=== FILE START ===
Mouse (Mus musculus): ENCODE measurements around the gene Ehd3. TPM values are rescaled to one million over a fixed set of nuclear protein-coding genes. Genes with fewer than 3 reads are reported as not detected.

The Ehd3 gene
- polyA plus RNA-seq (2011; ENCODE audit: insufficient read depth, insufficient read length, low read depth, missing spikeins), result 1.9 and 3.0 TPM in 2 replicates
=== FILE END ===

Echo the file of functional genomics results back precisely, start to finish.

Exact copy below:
Mouse (Mus musculus): ENCODE measurements around the gene Ehd3. TPM values are rescaled to one million over a fixed set of nuclear protein-coding genes. Genes with fewer than 3 reads are reported as not detected.

The Ehd3 gene
- polyA plus RNA-seq (2011; ENCODE audit: insufficient read depth, insufficient read length, low read depth, missing spikeins), result 1.9 and 3.0 TPM in 2 replicates